There are several salient errors in the operations of both sides. Before launching into heavy criticism of commanders who had immense responsibilities and spans of control, however, it is worth considering several factors in mitigation. Both Rosecrans and Bragg with sixty and seventy thousand men respectively under their commands have to be respected for the fact that by today’s standards they controlled the entire battle and campaign directly. They had no staffs of any consequence and they virtually operated from a campfire. Indeed, one criticism that comes easily from a close examination of the battle is that both commanders, but most especially Rosecrans, got involved directly with lower levels of command. Neither allowed their corps commanders to run their own battles. This is certainly understandable in Bragg’s case when he had the likes of Polk who not only failed to take the initiative, but also several times had actually obstructed Bragg’s orders. Rosecrans, however, with subordinates like Thomas and Granger who had demonstrated abilities to respond well to battlefield events in the most stressful situations, should have taken better advantage of these talents.

As someone who has experienced the fog of war at first hand, even in this age of electronic communications and rapid mobility, it is impressive to observe how well commanders functioned on the Civil War battlefield. This was especially true for Chickamauga where the dense undergrowth and rugged terrain often reduced visibility to just a few yards. Although tactics were far less complicated than they are today, even to keep men in line and moving in what must have been the most lethal environment known to man was no small feat.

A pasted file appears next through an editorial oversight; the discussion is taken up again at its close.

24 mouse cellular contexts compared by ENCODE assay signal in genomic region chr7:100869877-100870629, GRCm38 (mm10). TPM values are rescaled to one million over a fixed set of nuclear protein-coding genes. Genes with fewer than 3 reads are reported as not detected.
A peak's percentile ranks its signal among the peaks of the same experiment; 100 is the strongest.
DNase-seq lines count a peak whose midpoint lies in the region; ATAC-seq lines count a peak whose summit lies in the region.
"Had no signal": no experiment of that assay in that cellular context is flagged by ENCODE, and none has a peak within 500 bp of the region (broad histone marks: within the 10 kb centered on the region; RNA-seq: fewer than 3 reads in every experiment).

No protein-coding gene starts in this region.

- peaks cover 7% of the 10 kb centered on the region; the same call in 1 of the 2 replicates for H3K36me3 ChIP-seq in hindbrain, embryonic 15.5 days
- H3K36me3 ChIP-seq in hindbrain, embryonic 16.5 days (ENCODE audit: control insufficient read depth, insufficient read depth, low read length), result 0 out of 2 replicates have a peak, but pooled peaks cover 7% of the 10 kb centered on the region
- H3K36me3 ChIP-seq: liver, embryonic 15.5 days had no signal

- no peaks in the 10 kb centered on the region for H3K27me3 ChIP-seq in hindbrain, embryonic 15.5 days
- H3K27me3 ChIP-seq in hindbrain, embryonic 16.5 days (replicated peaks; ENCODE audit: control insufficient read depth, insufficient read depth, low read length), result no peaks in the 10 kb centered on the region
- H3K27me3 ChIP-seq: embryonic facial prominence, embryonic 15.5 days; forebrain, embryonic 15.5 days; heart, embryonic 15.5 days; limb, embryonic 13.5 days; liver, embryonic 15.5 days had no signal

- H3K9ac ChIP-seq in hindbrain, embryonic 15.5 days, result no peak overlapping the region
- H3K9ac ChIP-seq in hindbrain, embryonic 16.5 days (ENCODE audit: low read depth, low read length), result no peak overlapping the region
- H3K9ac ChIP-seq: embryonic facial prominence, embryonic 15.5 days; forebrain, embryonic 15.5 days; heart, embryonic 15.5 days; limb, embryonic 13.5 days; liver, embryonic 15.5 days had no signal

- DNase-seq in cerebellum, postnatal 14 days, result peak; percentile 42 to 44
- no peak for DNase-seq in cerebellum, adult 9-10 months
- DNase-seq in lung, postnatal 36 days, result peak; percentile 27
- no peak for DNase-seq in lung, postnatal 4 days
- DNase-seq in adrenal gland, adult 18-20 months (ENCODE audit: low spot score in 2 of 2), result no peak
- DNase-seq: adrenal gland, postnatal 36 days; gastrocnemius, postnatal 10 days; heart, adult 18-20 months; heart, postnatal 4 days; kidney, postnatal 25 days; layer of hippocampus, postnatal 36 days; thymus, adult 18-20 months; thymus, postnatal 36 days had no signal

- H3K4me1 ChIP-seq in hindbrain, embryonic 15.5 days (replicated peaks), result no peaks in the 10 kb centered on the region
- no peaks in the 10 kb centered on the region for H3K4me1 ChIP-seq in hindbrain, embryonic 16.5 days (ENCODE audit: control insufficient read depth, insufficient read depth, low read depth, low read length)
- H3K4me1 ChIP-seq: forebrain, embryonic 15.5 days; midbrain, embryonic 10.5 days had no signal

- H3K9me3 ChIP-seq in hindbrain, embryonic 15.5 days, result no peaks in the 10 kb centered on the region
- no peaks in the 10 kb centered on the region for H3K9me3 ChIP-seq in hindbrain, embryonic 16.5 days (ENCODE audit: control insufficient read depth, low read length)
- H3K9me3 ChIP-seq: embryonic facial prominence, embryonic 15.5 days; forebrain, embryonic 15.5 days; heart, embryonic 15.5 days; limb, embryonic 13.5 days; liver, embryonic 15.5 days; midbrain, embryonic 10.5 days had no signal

Of interest to students of warfare are the strong influences of Napoleon and Jomini. Almost all of the commanders on both sides were graduates at West Point where they had studied Napoleon’s campaigns and Jomini’s The Art of War under the tutelage of Dennis Hart Mahan. The Tullahoma Campaign is an almost perfect abstraction of maneuver on the battlefield. The only casualties occurred during fighting to gain access to mountain passes and gaps. Otherwise, the campaign was a choreography of maneuver. Rosecrans was trying to maneuver on Bragg’s rear and Bragg recognizing the tactic for what it was, maneuvered away. Hence, Bragg was “maneuvered” out of Middle Tennessee almost without bloodshed.

It is interesting also to observe the validation of much of what Clausewitz had to say about warfare. Ironically, Clausewitz was unknown to most professional American soldiers. So while Jomini advocated objectives of maneuver and position, Clausewitz advocated destruction of the enemy.